Mt. Sima to reopen this weekend after chairlift evacuation

The skiing must go on. After a circuit board failure shut down its chairlift on the weekend, stranding about 150 people high above Mt. Sima for up to 3.5 hours, the Great Northern Ski Society has vowed to open the hill again on Thursday.

The skiing must go on.

After a circuit board failure shut down its chairlift on the weekend, stranding about 150 people high above Mt. Sima for up to 3.5 hours, the Great Northern Ski Society has vowed to open the hill again on Thursday.

It will use the T-bar lift to ferry diehards up the slopes. Lift tickets will be half price.

November’s record snowfall created ideal conditions at the resort, which saw its earliest opening drawing a record 550 skiers. Then, around 2:30 p.m., the chairlift’s electrical engine broke down.

Chairlift operators had stopped the machine to help a younger skier get on. It failed to restart.

When the backup diesel failed to fire up, the only remaining option was a chairlift evacuation – the first in Sima’s history.

“They tried various things on the electrical side; they determined there was no electrical power, for some undetermined reason,” said Craig Hougen, president of the Great Northern Ski Society that oversees Sima’s operations. “So they went to the diesel back-up. The diesel backup is run every week on a test bases; it was used to run the chair in the summer for the mountain biking; it’s used frequently.

“Never, ever has it not started.”

While the finer details are still murky, an investigation has led Sima executives to believe the chairlift was disrupted by a circuit board failure on the lift’s main panel, triggering the emergency shutdown sequence. It is believed the automatic safety function not only prevented the restart of the electrical engine but the backup diesel motor as well.

“The chairlift will resume operation once the board is replaced and the reason for the failure is determined,” said Hougen in Tuesday’s media release.

With the training exercise for such a situation fresh in their heads, having done it just days before, Sima employees, and the Whitehorse Fire Department, managed to evacuate all but one chair in approximately 2.5 hours. The final chair, which stopped at the highest point of the lift in the widest span between towers, took an additional hour to clear.

“We have one span that is quite high and we had some difficulty getting the rope down there,” said Hougen on Monday. “This morning we’ve had two debriefs already and I’ve seen a list of at least 50 recommendations on ways we could improve what was already a very successful evacuation. So we’re going to be able to deal with that time-lag right there.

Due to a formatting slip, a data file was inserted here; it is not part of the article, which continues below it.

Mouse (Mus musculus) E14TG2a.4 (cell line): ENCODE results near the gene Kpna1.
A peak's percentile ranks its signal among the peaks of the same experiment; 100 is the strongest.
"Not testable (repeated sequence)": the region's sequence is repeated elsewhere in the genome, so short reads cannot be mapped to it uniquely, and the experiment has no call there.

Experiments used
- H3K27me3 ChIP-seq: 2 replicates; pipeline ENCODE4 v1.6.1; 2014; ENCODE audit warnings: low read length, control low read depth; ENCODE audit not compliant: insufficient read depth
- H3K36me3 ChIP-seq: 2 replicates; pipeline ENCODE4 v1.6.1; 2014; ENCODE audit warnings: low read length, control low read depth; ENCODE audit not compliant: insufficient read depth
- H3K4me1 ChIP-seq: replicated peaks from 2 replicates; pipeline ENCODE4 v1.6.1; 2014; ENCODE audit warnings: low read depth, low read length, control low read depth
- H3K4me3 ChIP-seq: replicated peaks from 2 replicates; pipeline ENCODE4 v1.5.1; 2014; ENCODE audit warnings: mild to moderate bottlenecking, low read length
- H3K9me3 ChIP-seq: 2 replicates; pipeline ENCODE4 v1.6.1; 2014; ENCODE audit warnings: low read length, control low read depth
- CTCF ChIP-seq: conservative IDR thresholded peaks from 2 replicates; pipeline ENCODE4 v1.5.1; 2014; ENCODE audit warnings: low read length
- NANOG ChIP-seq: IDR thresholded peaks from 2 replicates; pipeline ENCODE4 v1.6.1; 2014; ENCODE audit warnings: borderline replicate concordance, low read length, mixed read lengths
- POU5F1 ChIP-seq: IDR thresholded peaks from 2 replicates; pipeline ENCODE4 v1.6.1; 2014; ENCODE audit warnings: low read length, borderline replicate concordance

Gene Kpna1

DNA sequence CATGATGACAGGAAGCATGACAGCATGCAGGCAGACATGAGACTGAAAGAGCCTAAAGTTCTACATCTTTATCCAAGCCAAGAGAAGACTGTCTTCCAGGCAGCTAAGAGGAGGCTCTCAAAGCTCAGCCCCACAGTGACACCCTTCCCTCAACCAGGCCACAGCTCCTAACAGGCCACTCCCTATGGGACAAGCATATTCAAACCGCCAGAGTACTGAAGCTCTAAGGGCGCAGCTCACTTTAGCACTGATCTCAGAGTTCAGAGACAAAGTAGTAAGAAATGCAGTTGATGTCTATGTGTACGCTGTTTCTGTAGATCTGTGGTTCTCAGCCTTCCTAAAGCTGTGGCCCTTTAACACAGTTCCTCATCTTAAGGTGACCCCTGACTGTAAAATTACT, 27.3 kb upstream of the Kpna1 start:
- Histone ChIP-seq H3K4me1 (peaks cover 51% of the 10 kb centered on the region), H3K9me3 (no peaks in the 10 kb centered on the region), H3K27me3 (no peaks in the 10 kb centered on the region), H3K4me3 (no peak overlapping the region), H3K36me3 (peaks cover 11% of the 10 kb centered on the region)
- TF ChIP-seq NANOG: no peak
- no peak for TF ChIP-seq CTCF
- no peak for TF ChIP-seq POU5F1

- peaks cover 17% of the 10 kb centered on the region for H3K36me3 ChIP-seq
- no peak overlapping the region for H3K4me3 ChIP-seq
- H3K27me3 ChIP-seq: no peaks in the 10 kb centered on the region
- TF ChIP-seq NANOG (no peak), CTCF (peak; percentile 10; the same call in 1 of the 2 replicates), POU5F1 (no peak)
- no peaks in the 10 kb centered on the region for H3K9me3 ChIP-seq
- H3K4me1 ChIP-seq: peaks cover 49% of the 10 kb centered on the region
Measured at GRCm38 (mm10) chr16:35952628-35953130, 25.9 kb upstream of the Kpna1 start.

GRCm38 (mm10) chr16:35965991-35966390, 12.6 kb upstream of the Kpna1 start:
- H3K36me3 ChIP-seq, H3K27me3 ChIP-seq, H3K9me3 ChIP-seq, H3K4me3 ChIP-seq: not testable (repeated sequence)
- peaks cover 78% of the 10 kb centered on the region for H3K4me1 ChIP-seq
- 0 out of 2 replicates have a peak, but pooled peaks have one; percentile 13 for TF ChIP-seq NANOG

“I’m told there are lifts in the south that take a full eight hours for a full evacuation,” he added.

“We did it essentially in two-and-a-half – three-and-a-half for everybody.”

Although trapped on the lift for two hours with her mother, Whitehorse snowboarder Vanessa Brault seemed more displeased with missing out on more runs in the great conditions.

“It was a beautiful day and we were pumped to be there,” said Brault. “The snow was great and I was having the best day ever at Sima; it was fantastic.

“I have a season’s pass and I can’t wait to go back. It was really unfortunate, but it could always be worse.”

To evacuate the skiers and snowboarders from their perches, rescuers used ropes with two belayers on the ground to lower chairlift passengers one at a time while strapped in a safety harness.

“You were instructed to put the T (shaped) bar between your legs, wrap a strap around your waist, and lift the (safety) bar on the chair,” said Brault. “You were coaxed to slide off – and not hit your head – and it was really smooth. There wasn’t anything like where someone slid off the chair and dropped five feet rapidly.

“It was cold, but they didn’t seem panicked, they just plugged away at what they were doing. They took it seriously and they didn’t try to rush anybody.”

Considering the evacuation was a first for the resort, and there were no reported injuries, Hougen dismisses the bad press and focuses on the positives from officials’ response to the situation.

“It is actually a good news story,” said Hougen. “You have a situation where, in 17 years, there has never been a lift evacuation.

“We have a small infirmary that wasn’t needed. But we had our staff down there, we opened the restaurant, everything was free, serving hot chocolate, coffee, soup, whatever we had.

“The kids were the coldest because they have the smallest body mass – and some of them were pretty cold. But we wrapped them up in blankets by the fire, they were attended to by a number of our people.

“Here you see people looking after people that don’t necessarily know each other.”

Mt. Sima had to cancel its 2007/08 season after a mechanical failure of its chairlift and an unrelated mishap with its T-bar involving a piece of the structure falling off.

Since reopening the following winter, Sima has seen a number of additions, including snowshoeing and a six-storey ice-climbing tower last year.

This summer it was announced Sima will soon become a year-round attraction with the addition an adventure park, made possible by a $1,555,880 injection by the Canadian Northern Economic Development Agency.

Sima did offer cyclists downhill mountain biking for the first time this summer. In a situation not too different from Saturday’s, the lift’s electric engine, which was not designed for summer temperatures, overheated. To correct the problem, Sima used the diesel motor for the rest of the summer months, relying on the electric engine as a backup.

“It’s so heartwrenching because I’ve been following the whole Sima thing for the last six years and it’s only been getting better,” said Brault.

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